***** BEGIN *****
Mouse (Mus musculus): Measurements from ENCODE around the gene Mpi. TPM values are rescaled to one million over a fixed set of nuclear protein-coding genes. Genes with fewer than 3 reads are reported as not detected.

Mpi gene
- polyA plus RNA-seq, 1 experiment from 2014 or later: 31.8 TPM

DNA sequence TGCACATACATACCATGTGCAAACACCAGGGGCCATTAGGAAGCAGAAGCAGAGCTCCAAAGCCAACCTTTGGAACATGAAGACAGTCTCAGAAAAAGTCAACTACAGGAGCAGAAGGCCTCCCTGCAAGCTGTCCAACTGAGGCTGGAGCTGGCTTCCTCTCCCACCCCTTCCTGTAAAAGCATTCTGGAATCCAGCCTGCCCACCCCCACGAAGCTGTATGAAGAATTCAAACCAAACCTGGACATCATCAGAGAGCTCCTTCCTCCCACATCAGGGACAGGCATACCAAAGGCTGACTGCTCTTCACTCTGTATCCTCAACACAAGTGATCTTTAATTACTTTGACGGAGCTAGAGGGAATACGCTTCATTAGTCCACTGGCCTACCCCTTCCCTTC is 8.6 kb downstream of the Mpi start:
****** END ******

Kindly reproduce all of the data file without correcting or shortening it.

Mouse (Mus musculus): Measurements from ENCODE around the gene Mpi. TPM values are rescaled to one million over a fixed set of nuclear protein-coding genes. Genes with fewer than 3 reads are reported as not detected.

Mpi gene
- polyA plus RNA-seq, 1 experiment from 2014 or later: 31.8 TPM

DNA sequence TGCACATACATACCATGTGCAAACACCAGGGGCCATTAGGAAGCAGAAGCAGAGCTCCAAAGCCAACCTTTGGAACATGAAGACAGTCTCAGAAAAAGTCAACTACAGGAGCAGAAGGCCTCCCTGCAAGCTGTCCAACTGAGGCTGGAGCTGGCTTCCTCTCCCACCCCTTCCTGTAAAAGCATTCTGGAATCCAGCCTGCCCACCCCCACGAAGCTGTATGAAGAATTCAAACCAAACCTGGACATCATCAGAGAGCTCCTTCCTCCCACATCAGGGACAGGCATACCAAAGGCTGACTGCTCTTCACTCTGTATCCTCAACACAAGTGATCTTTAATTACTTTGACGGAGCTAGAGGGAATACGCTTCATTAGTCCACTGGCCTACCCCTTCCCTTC is 8.6 kb downstream of the Mpi start: